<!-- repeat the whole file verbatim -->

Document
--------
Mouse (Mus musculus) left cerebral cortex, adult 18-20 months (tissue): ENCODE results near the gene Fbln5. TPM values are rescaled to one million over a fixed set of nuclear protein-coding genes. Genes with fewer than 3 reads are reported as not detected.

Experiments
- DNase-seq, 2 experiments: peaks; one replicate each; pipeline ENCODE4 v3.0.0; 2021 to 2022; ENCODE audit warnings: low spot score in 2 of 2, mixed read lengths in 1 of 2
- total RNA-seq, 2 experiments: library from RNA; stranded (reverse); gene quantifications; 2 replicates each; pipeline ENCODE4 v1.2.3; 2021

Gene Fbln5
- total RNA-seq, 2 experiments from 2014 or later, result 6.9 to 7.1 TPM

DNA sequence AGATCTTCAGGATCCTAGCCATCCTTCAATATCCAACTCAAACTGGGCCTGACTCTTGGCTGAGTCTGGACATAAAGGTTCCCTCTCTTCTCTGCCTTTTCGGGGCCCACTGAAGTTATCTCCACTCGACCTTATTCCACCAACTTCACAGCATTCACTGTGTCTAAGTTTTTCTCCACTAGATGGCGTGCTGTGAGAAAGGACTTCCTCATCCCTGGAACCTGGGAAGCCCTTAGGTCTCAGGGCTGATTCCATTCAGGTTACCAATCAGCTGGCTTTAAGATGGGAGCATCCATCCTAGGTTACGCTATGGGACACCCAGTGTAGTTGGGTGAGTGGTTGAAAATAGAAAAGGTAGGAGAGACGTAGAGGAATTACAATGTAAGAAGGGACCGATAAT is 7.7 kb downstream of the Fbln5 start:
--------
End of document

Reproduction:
Mouse (Mus musculus) left cerebral cortex, adult 18-20 months (tissue): ENCODE results near the gene Fbln5. TPM values are rescaled to one million over a fixed set of nuclear protein-coding genes. Genes with fewer than 3 reads are reported as not detected.

Experiments
- DNase-seq, 2 experiments: peaks; one replicate each; pipeline ENCODE4 v3.0.0; 2021 to 2022; ENCODE audit warnings: low spot score in 2 of 2, mixed read lengths in 1 of 2
- total RNA-seq, 2 experiments: library from RNA; stranded (reverse); gene quantifications; 2 replicates each; pipeline ENCODE4 v1.2.3; 2021

Gene Fbln5
- total RNA-seq, 2 experiments from 2014 or later, result 6.9 to 7.1 TPM

DNA sequence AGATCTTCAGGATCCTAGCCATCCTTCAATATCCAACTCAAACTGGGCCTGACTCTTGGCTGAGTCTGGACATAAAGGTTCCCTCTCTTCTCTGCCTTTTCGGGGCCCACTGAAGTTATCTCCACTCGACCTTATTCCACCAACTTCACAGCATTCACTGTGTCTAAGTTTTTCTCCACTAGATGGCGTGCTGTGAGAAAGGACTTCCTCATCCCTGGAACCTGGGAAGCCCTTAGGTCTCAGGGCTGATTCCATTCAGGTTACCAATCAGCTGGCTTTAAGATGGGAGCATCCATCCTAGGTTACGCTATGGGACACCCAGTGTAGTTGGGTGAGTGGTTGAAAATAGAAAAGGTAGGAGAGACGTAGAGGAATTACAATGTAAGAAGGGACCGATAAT is 7.7 kb downstream of the Fbln5 start: